New unknown childhood genetic disease discovered with its potential cure
Update: Sep 30, 2021 9:50 PM STI
Washington [US], Sep 30 (ANI): Discovering a previously unknown genetic disease that affects children, researchers have also discovered a potential method to prevent the gene mutation by administering a drug during pregnancy.
Findings from researchers at the University of California San Diego School of Medicine and the Rady Children’s Institute for Genomic Medicine were published in the New England Journal of Medicine.
The work involved researchers in Egypt, India, the United Arab Emirates, Brazil and the United States.
“Although different doctors cared for these children, all of the children had the same symptoms and all had DNA mutations in the same gene,” said lead author Joseph G. Gleeson, MD, Professor Rady of neuroscience at UC San Diego School of Medicine. and director of neuroscience at the Rady Children’s Institute for Genomic Medicine.
The research team nicknamed the disease “Zaki syndrome” after co-author Maha S. Zaki, MD, PhD, of the National Research Center in Cairo, Egypt, who first discovered the disease. . Zaki syndrome affects the prenatal development of several organs in the body, including the eyes, brain, hands, kidneys, and heart. Children suffer from permanent disabilities. The condition appears to be rare, but future studies are needed to determine the prevalence.
“We have been puzzled by children with this disease for many years,” Gleeson said. “We had observed children all over the world with DNA mutations in the Wnt-less (WLS) gene, but we did not recognize that they all had the same disease until doctors compared them. clinical notes. We realized that we were dealing with a new syndrome that can be recognized by clinicians and potentially prevented. “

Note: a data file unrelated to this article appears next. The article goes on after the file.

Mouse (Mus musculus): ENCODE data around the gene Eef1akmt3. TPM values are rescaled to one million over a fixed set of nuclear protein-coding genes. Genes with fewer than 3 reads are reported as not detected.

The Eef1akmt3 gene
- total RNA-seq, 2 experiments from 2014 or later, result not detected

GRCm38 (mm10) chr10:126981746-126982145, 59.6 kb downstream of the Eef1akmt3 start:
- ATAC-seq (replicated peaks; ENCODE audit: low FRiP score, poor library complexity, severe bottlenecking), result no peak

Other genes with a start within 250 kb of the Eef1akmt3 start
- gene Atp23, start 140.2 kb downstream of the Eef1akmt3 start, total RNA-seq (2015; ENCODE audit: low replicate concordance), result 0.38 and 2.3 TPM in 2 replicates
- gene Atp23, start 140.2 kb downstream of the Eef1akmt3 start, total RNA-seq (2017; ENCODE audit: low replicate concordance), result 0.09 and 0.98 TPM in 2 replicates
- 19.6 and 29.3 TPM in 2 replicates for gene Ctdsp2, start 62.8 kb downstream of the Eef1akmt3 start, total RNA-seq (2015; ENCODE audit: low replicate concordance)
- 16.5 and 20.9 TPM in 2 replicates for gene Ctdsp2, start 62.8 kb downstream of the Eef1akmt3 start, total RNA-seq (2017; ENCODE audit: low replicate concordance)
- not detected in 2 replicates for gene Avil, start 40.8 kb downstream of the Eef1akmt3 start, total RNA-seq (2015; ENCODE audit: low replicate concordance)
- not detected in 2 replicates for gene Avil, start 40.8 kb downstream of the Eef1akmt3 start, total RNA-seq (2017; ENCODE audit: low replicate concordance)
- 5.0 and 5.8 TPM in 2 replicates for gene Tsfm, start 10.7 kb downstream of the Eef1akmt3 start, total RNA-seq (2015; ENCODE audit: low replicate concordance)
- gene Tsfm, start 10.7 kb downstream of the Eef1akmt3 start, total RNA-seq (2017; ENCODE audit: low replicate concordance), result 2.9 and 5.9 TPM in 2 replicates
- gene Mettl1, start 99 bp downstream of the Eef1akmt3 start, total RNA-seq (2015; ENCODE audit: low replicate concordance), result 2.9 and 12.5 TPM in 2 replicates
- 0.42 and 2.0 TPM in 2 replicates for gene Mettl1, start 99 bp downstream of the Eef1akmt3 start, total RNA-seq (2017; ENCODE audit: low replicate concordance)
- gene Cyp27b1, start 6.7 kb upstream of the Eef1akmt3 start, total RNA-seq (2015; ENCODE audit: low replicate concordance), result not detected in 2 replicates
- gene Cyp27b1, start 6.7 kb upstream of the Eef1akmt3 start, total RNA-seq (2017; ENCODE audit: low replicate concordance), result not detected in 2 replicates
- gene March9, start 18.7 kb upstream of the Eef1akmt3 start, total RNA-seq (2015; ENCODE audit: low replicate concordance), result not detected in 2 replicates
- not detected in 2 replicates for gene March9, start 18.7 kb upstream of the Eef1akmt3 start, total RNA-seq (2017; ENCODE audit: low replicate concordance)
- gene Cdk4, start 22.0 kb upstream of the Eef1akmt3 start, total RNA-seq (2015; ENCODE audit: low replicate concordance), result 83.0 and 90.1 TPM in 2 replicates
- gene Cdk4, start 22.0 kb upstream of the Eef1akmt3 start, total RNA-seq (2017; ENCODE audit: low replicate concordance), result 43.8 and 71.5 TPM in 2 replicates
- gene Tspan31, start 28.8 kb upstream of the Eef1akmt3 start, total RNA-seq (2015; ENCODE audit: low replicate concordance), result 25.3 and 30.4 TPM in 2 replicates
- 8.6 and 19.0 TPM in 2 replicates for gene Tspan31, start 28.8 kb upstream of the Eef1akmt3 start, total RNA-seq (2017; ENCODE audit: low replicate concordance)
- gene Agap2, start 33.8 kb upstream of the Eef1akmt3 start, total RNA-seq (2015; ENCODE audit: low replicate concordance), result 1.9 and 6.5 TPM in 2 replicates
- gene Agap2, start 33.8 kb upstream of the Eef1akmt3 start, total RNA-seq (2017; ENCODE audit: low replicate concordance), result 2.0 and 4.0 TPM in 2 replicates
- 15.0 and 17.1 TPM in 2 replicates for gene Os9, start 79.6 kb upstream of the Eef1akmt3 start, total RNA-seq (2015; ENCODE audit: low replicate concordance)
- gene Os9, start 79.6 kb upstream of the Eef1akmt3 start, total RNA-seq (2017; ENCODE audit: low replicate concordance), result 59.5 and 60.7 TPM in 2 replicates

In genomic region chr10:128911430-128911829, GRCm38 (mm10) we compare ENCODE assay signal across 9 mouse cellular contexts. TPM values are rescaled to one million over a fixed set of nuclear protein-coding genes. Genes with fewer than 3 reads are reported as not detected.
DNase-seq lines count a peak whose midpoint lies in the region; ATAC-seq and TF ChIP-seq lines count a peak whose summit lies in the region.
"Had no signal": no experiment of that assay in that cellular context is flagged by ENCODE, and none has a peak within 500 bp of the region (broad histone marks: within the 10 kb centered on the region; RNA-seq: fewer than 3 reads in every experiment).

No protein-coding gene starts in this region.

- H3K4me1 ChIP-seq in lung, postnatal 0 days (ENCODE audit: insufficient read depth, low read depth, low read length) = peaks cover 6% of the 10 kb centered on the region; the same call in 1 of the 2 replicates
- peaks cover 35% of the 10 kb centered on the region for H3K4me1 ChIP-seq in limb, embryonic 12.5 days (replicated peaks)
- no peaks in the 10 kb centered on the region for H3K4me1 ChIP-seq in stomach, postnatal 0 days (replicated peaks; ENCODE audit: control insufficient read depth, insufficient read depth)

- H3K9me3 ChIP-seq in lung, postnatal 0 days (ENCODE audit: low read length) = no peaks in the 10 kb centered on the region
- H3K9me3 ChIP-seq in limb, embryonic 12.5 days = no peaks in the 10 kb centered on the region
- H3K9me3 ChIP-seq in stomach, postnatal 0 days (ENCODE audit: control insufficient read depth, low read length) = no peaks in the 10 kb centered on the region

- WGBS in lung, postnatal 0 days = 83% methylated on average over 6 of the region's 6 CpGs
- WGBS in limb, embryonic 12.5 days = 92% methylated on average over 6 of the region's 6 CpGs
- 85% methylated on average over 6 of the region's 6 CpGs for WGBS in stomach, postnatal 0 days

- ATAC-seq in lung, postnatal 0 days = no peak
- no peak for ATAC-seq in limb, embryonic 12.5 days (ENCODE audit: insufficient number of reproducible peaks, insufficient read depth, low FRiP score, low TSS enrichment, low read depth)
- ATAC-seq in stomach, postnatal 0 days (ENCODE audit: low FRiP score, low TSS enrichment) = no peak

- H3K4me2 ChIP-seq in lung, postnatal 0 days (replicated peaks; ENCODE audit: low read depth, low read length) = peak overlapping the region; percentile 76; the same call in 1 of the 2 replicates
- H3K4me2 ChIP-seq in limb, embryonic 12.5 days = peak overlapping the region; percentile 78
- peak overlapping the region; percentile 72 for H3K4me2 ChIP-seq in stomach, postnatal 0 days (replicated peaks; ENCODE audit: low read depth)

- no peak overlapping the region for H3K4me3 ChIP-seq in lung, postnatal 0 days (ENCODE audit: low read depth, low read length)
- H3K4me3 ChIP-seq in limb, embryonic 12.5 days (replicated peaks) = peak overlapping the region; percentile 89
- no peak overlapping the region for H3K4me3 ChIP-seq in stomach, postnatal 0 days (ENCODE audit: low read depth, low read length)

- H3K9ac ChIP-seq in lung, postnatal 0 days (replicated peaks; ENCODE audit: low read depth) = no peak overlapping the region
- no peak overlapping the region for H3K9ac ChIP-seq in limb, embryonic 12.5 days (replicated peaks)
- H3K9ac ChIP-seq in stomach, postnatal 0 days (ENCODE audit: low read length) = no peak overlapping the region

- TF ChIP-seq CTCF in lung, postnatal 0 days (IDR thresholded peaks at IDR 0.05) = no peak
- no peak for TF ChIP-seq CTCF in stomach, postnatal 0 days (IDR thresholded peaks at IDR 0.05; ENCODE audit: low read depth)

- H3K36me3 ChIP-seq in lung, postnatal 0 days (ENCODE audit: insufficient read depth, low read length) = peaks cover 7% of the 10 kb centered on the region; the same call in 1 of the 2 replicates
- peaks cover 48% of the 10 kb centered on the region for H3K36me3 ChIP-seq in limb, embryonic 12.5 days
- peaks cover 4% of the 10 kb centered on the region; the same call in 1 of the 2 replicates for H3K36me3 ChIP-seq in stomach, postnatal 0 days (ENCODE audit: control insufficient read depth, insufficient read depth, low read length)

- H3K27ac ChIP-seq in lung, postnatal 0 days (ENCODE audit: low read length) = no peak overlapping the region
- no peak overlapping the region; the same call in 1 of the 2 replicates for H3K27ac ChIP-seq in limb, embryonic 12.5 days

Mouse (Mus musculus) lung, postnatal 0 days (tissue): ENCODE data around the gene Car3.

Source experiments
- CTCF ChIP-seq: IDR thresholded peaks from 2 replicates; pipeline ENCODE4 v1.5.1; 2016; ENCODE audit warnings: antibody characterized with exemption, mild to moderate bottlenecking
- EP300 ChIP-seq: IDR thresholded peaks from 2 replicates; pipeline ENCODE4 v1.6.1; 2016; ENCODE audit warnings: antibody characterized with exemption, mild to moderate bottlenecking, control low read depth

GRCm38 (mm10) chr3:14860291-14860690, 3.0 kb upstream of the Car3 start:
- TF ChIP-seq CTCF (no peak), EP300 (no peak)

Co-author Bruno Reversade, PhD, director of research at the Agency for Science, Technology and Research (A * STAR) in Singapore, helped identify several families whose members suffer from Zaki syndrome and study potential therapeutic interventions.
“Although we have shown that it is possible to mimic WNT deficiency with dedicated drugs, the real challenge was to overcome, and possibly save, this congenital disease,” said Reversade.
Using whole genome sequencing, the researchers documented mutations in the WLS gene, which controls signaling levels for a hormone-like protein known as Wnt (pronounced wint). Wnt signaling is a highly conserved group of protein pathways involved in embryonic development.
Scientists generated stem cells and mouse models for Zaki syndrome and treated the disease with a drug called CHIR99021, which stimulates Wnt signaling. In each mouse model, they found that CHIR99021 increased Wnt signals and restored development. The mouse embryos developed missing body parts and the organs returned to normal growth.
“The results were very surprising as it was assumed that structural birth defects like Zaki syndrome could not be prevented with medication,” said lead author Guoliang Chai, PhD, former postdoctoral fellow at UC San Diego School of Medicine now at Capital Medical University. in Beijing, China. “We can see this drug, or similar drugs, possibly used to prevent birth defects, if babies can be diagnosed early enough.” (ANI)